•    Repeat the last two steps with investment.
•    Once you have all three series on the graph, click on the Export tab just below the graph. Click on Download as XLS to download the data in a spreadsheet.

Whatever method you use, you should end up with a spreadsheet that has dates in thefirst column and the three series in the next three columns.

Once you have the data, compute, for each series, discretely-compounded ratesof growth “year on year” (YOY), i.e. the percent change from a year ago, for the period 1950Q1 to 2015Q2 (data are quarterly). The formula is

gt = [(Xt–Xt-4)/Xt-4]*100 = [(Xt/Xt-4)-1]*100;

The 100 at the end converts the YOY growth rate to a percentage. We generate a quarterly series of YOY growth rates. Placeeach growth rate in its own column. Note that the growth rate for 1950Q1 requiresdata for 1949Q1 (which you do have in this case).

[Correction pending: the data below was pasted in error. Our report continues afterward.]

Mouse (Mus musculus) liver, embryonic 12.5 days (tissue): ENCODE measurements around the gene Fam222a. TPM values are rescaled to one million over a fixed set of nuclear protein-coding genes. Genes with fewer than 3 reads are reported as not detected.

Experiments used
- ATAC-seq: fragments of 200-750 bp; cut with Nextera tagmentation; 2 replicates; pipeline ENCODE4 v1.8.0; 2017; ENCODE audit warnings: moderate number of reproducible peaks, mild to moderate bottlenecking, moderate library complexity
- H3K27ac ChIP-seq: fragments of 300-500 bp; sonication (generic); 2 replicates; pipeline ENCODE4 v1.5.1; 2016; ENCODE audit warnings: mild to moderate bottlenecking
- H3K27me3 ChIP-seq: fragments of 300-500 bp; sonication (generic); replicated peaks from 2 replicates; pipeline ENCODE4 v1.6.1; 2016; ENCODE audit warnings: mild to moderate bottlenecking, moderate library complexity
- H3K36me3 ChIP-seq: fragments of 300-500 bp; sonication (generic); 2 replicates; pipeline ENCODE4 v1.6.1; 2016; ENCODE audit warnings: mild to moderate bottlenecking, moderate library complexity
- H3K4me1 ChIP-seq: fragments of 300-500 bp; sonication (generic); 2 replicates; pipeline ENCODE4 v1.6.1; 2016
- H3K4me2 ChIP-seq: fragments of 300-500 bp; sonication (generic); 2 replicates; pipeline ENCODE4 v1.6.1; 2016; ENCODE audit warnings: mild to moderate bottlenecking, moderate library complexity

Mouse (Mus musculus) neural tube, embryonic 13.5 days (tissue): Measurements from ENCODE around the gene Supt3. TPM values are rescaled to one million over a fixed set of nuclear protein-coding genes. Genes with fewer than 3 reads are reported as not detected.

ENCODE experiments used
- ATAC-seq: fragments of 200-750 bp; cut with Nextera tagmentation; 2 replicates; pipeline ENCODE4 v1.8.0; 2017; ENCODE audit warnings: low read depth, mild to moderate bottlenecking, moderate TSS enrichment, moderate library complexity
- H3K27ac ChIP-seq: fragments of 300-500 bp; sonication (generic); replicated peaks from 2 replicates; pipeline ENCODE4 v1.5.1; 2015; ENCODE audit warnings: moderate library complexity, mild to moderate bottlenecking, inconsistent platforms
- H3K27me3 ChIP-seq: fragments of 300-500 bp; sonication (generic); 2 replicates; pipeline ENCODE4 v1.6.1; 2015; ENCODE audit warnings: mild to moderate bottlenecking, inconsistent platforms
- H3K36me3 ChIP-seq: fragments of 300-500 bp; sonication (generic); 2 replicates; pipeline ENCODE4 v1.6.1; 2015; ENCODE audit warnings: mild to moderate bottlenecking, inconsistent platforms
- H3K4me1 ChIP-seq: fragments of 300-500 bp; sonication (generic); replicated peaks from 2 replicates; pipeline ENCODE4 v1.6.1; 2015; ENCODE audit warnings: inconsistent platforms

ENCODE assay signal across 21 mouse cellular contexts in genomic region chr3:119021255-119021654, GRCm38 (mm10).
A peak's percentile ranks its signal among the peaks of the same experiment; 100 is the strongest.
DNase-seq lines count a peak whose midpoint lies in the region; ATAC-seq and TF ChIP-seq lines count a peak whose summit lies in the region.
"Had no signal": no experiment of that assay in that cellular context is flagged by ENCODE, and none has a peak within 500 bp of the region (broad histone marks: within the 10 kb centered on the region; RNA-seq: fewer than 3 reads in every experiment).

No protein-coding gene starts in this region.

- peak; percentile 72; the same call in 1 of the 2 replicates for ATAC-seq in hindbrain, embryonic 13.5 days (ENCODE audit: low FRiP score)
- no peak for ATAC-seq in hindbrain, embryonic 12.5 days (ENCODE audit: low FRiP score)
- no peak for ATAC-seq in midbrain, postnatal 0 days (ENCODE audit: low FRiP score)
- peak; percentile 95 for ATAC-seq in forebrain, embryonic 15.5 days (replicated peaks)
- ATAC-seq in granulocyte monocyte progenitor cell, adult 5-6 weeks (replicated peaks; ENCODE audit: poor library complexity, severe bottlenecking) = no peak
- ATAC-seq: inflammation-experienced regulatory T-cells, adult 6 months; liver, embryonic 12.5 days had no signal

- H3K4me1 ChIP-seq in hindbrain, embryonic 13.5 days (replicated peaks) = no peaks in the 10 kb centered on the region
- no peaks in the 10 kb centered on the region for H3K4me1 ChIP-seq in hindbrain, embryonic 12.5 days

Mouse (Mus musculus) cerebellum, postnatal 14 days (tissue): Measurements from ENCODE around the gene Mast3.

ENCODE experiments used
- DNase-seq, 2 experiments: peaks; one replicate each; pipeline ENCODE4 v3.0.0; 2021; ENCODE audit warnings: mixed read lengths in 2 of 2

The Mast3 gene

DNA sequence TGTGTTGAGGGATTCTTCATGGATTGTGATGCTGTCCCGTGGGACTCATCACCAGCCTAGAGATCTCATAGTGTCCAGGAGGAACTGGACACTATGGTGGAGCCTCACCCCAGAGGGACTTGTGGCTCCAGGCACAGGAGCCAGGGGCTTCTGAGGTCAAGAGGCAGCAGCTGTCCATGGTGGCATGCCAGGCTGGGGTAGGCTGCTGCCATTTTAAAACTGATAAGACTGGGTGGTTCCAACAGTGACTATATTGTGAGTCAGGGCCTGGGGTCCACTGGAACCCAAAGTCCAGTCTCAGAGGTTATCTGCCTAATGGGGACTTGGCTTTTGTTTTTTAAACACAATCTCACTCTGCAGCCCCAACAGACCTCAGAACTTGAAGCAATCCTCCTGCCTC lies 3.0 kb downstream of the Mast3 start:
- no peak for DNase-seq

Now you’re ready to do some analysis:

(a) For each of the three growth rates, compute the mean and standard deviation. How do the standard deviations compare? (10 points)
(b) What are the correlations among the 3 variables? Do you agree thatthese variables move up and down together but have different volatilities”?(A graph would be useful here, too, but is not required.) (10 points)
(c) Compute the continuously-compounded YOY growth rate for each of the original series using the formula

?t = (ln Xt- ln Xt-4)*100;

How do the means and standard deviationsof these new series compare to those of the respective discretely-compounded growth rates? What about the correlations (continuous vs discrete growth rates)? (10points)